Optimizing the Cost to Reach a Range of OSPF Routers Within an Area

OSPF automatically calculates a cost for an area based on the individual costs from an area border router to each OSPF router within that area. The highest individual cost is advertised by the area border router as the aggregate cost for routers in an adjacent area to reach any router within the first area. Consider the topology shown in Figure 17.

Figure 17: Optimizing OSPF Area Aggregate Costs

Optimizing OSPF Area Aggregate Costs

In this example, the router IDs of the OSPF routers in area 1 are announced by OSPF into area 0. ABR 1 and ABR 2 aggregates the 10.1.1.x networks in area 1 at the border. Each individual OSPF link has a cost of 1.

ABR 1 calculates the following costs:

The highest individual cost is 5. ABR 1 subsequently advertises a cost of 5 for the aggregate 10.1.1.0 to be announced into area 0.

ABR 2 calculates the following costs:

The highest individual cost is 3. ABR 2 subsequently calculates a cost of 3 for the aggregate 10.1.1.0 to be announced into area 0.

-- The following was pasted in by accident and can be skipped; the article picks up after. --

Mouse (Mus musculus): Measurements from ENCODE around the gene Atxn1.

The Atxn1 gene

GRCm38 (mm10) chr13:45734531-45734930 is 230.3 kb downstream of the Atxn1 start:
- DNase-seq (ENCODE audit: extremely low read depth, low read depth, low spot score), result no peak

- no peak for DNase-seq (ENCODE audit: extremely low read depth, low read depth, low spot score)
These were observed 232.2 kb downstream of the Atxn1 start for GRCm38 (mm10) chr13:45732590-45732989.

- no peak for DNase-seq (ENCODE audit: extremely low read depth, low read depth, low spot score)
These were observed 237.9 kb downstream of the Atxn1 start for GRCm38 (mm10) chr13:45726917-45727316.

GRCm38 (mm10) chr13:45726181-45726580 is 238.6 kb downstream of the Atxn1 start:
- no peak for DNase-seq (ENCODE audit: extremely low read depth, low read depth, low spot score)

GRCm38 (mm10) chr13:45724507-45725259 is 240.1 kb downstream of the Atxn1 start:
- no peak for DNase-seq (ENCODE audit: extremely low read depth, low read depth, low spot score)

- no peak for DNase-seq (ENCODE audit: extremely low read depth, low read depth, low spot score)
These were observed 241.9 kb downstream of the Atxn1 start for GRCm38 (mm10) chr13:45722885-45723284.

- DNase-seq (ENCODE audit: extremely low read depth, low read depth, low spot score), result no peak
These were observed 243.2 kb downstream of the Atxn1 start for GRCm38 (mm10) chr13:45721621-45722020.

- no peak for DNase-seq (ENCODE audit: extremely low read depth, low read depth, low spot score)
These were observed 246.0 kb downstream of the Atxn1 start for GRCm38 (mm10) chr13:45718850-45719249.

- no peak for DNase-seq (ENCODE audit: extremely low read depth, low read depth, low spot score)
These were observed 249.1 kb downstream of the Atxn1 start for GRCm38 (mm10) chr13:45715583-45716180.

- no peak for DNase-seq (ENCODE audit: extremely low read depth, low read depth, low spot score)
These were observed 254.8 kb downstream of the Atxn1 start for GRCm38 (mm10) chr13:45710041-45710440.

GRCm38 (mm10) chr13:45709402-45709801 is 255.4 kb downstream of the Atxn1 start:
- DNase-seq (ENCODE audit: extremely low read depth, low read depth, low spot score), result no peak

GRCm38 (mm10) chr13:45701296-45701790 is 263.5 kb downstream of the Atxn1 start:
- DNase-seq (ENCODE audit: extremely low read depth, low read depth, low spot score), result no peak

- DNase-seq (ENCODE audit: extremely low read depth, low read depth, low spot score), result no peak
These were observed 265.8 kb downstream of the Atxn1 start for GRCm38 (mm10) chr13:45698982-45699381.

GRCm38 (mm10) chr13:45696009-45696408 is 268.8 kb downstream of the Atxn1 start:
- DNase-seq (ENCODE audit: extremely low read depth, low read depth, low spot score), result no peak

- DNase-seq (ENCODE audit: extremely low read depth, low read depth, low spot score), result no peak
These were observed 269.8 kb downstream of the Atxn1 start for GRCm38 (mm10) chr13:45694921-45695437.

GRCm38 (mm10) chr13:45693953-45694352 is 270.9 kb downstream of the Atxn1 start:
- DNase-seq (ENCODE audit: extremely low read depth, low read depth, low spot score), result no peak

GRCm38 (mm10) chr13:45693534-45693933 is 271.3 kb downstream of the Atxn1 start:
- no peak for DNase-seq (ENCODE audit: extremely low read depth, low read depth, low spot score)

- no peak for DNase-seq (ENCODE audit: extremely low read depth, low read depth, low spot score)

When Router 3 sends traffic to Router 4, it routes the traffic via ABR 2 because ABR 2 advertises a lower cost than does ABR 1. However, this path is not optimal, because the traffic must traverse Router 3-->Router 7-->ABR 2--> Router 5-->Router 4. The path through ABR 1, Router 3-->ABR 1-->Router 4 is a better path, even though ABR 1 advertised a higher aggregate cost.

You can avoid this kind of suboptimal routing by manually configuring a cost for the aggregate. The summary LSA then announces the configured cost instead of the automatically calculated cost. Use the cost keyword with the area range command to specify a cost for a range of OSPF networks aggregated at an area boundary.